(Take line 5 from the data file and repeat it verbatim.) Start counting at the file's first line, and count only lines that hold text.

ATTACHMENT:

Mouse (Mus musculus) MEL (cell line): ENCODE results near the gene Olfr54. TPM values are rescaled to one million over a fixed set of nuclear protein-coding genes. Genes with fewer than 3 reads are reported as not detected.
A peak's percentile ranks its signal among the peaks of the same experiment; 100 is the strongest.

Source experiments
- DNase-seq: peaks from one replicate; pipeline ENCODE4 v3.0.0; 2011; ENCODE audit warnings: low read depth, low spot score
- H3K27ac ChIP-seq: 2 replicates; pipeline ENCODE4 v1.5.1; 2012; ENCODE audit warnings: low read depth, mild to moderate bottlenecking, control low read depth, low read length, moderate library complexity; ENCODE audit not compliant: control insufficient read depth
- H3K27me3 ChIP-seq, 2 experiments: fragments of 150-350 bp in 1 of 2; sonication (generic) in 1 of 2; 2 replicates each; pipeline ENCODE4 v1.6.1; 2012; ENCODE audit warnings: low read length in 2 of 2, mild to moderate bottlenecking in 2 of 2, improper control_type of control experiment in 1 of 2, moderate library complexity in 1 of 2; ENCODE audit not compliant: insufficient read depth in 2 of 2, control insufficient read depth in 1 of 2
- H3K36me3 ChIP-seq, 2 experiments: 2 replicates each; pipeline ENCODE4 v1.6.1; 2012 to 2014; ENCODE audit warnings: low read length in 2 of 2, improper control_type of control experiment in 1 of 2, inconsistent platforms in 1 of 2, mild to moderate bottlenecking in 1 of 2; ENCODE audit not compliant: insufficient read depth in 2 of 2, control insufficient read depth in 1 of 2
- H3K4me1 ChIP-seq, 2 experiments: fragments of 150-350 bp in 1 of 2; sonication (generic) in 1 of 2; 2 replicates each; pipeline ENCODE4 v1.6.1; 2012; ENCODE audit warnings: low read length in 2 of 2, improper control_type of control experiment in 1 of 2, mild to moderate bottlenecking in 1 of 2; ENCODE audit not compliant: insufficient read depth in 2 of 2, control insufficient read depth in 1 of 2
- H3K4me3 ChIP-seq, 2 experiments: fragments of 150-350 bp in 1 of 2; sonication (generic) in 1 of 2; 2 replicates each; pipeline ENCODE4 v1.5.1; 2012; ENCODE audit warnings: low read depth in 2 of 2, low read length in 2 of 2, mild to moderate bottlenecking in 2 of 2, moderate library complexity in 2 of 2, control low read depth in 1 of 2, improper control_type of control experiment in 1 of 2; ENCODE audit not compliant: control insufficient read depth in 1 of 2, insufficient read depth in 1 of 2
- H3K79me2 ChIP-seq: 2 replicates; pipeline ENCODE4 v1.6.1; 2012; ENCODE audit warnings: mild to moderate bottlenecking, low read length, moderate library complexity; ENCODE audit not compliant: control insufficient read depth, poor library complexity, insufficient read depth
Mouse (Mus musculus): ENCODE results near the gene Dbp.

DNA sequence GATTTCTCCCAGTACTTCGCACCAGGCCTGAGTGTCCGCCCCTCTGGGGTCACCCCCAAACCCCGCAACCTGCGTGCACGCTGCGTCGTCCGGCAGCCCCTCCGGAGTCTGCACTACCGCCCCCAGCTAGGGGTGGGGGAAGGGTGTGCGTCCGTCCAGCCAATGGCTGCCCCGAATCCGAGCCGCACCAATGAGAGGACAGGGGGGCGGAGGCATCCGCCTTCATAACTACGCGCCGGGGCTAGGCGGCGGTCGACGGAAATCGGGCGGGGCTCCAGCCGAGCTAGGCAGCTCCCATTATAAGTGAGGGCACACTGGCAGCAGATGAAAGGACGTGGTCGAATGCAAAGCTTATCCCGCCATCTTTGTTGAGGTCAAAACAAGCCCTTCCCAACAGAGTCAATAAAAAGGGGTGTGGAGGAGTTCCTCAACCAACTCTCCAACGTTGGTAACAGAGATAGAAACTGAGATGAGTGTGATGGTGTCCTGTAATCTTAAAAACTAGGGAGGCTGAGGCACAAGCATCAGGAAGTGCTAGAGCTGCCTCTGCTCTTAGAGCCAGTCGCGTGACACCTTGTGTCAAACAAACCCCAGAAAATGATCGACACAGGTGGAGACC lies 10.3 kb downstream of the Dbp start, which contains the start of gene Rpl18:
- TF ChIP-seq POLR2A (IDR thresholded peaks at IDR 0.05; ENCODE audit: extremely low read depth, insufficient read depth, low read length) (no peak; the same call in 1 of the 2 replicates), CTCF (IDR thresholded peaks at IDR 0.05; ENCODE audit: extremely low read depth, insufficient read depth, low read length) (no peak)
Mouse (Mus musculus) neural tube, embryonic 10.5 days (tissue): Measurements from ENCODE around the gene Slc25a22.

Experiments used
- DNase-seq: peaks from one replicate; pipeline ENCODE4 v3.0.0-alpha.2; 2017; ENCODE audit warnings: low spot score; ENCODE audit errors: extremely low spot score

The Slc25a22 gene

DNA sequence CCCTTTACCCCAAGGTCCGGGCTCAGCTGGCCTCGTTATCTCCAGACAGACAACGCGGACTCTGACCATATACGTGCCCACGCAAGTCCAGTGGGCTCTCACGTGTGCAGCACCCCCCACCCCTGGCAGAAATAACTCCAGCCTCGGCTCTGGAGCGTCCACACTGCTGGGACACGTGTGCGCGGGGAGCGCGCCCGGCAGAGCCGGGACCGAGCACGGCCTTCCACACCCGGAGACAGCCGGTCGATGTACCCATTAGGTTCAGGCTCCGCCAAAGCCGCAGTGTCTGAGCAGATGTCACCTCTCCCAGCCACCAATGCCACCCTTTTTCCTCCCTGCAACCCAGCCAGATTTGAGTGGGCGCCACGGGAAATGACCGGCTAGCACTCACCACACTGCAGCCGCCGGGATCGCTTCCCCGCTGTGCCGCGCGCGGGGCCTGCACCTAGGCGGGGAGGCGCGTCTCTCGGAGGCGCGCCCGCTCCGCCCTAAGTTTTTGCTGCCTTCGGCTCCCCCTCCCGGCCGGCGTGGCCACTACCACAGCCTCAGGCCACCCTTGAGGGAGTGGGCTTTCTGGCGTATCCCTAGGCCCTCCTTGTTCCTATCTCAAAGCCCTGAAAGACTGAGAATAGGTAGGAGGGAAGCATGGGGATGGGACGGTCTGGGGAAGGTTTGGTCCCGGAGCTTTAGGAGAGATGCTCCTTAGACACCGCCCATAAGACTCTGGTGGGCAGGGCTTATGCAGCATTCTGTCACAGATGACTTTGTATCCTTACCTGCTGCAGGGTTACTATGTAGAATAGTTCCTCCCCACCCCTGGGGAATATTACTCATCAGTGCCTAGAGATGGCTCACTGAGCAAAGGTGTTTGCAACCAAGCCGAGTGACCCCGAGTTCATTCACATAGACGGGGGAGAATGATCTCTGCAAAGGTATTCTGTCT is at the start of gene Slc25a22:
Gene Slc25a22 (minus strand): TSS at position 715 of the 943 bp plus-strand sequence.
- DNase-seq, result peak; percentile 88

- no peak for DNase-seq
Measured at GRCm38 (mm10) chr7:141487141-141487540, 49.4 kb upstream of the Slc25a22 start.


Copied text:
- H3K27ac ChIP-seq: 2 replicates; pipeline ENCODE4 v1.5.1; 2012; ENCODE audit warnings: low read depth, mild to moderate bottlenecking, control low read depth, low read length, moderate library complexity; ENCODE audit not compliant: control insufficient read depth